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Thread: Urbanite: Ghost Hospitals

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    Reality Hacker Dan's Avatar
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    Feb 2006
    Baltimore, MD

    Default Urbanite: Ghost Hospitals

    Who is Roger Lemoyne?

    Urbanite #64 October 09
    By: Sarah Richards

    In Maryland’s abandoned institutions for the mentally ill and disabled, lessons from the past.

    A bathing room at the now-defunct Rosewood Center in Owings Mills sits empty. Rosewood opened in 1888 as the “Asylum and Training School for the Feeble Minded” and closed last June. As with most abandoned psychiatric hospitals, vandals have left their mark at Rosewood, despite the warnings that the sites are contaminated by hazardous materials. Still, wheelchairs, furniture, specially adapted baths for the handicapped, and Christmas decorations are scattered around the facilities, along with soggy piles of shredded records, reports, and daily logbooks. | photo by Roger Lemoyne

    Over the course of the past fifty years, America has abandoned many of its historic psychiatric hospitals, slipping out of them quietly as if trying to erase from public memory a troubling chapter of its history. Scattered throughout the country, most of these grand edifices now sit empty and unused, visited only by vandals and urban explorers.

    Around Baltimore, several of these forgotten institutions have been reduced to hulking confluences of raw materials. Like a mind slowly losing its faculties, these buildings are giving way to age. Some have partially collapsed roofs; others, peeling paint and broken windows. The moistness of summer mixes with stale attic smell. Outside, overgrown trees and vines wrap their fingers through windowpanes and around guardrails. There is absolute silence, aside from the birds.

    Others appear much as they did the day they closed. The Crownsville Hospital Center near Annapolis, which was created in 1910 as a home to the “Negro insane,” was shuttered in 2004. Today, a visitor finds a laundry cart stacked full of colorful quilted blankets standing in the facility’s laundry room and photographs of smiling children—hospital employees’ kids, perhaps—tacked up on a bulletin board. A calendar reads “June 2004.”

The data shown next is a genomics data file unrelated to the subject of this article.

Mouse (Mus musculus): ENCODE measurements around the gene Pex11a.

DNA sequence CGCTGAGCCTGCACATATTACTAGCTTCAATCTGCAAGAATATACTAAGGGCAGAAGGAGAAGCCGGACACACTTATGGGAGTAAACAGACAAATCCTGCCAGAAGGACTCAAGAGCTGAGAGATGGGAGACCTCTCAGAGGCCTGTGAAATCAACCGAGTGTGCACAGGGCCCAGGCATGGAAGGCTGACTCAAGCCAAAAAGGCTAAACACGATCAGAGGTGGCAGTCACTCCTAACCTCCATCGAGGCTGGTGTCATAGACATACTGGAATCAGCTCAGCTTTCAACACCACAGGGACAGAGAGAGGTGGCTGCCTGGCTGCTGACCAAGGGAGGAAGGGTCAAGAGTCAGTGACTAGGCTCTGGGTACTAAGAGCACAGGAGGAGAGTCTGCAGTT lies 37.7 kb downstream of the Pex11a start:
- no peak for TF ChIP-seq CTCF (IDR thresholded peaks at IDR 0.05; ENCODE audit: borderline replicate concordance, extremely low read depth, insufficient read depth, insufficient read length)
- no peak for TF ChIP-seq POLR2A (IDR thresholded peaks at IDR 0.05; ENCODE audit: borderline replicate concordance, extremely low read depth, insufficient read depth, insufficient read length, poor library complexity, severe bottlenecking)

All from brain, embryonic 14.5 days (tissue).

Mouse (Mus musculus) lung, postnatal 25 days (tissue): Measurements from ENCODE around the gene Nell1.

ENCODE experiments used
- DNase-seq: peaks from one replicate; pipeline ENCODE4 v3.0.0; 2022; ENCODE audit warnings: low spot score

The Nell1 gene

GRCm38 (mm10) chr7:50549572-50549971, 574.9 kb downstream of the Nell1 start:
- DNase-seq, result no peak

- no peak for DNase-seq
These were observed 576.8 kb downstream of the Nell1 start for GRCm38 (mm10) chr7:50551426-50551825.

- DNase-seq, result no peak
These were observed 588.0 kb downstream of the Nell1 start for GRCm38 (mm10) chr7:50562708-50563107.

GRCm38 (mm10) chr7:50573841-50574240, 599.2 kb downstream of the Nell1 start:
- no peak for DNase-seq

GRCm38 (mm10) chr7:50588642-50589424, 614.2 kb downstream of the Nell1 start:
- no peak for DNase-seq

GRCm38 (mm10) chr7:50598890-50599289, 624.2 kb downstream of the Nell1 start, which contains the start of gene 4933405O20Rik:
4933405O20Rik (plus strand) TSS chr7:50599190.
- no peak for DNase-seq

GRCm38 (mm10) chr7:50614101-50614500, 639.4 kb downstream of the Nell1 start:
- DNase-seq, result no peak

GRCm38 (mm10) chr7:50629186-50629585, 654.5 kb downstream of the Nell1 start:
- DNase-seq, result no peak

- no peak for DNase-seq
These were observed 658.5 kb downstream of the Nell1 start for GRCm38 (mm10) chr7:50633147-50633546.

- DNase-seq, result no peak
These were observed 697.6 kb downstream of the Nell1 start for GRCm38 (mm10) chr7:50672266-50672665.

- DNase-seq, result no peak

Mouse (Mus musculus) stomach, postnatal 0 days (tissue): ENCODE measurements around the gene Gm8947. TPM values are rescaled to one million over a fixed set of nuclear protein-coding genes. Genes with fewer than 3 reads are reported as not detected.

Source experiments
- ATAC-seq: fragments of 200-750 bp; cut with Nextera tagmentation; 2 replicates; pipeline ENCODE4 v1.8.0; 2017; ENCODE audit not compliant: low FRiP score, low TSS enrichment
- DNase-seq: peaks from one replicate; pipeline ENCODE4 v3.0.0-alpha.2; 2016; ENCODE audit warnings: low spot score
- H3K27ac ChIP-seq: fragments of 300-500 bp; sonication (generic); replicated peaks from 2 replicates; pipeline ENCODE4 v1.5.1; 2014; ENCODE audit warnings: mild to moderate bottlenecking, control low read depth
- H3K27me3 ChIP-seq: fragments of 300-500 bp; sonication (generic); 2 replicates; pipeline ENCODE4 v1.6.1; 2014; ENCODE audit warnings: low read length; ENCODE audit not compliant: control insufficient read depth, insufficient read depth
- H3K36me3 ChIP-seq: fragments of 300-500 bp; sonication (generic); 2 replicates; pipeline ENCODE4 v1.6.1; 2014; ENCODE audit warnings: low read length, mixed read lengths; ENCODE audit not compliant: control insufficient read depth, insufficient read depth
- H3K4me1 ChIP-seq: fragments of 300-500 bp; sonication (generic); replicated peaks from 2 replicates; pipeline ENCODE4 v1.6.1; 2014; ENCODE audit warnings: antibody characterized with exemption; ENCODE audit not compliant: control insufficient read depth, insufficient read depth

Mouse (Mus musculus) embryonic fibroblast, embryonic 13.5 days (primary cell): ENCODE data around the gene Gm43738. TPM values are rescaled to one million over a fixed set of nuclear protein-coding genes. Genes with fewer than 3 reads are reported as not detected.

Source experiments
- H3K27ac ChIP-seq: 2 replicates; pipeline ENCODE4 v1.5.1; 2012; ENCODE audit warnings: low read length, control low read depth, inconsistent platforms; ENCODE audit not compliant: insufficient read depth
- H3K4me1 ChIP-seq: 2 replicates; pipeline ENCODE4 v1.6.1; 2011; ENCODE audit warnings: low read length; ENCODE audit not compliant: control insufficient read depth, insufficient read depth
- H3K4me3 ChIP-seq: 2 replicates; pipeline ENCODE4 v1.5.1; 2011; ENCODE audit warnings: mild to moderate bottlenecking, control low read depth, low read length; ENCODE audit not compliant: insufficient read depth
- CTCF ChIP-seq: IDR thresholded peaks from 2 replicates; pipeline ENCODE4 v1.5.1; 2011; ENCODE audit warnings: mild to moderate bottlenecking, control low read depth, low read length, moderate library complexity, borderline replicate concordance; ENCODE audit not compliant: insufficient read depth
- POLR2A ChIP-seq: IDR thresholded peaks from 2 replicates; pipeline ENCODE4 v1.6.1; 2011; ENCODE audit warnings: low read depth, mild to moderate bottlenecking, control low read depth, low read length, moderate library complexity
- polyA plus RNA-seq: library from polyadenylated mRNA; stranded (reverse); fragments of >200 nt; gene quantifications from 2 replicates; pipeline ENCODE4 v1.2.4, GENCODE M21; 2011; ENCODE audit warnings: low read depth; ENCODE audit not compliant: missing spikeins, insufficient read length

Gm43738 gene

For those suffering from mental illness, these psychiatric hospitals were once the last stop, a final hope for family members
    no longer capable of caring for a schizophrenic uncle or bipolar sister. When caregivers ran out of money—or the raw, endless patience required to care for someone with a serious mental illness—there was no other place to turn.

    One of numerous beds in a partitioned room at the Crownsville Hospital Center looks like it could have been slept in yesterday; in fact, the hospital closed in 2004. Today, Crownsville’s massive historic buildings and roughly 600 sprawling acres are cared for by a handful of groundskeepers who spend summer days endlessly cutting grass. Inside the buildings, the walls are decorated with artwork done by patients, including a large mural replicating a Van Gogh painting. | photo by Roger Lemoyne

    Deep in the woods of Patapsco Valley State Park stand the remains of Henryton State Hospital. Built in the 1920s as a tuberculosis hospital for African Americans, it eventually became a facility for the developmentally disabled. By 1985, when Henryton closed, the buildings required substantial renovations and no longer suited a community-treatment approach. Henryton’s beautiful, almost Cuban-colonial buildings have been heavily damaged by vandals. The state is in the process of turning the site over to the Department of Natural Resources, which will likely tear the buildings down. Officials estimate that will cost $5 million. | photo by Roger Lemoyne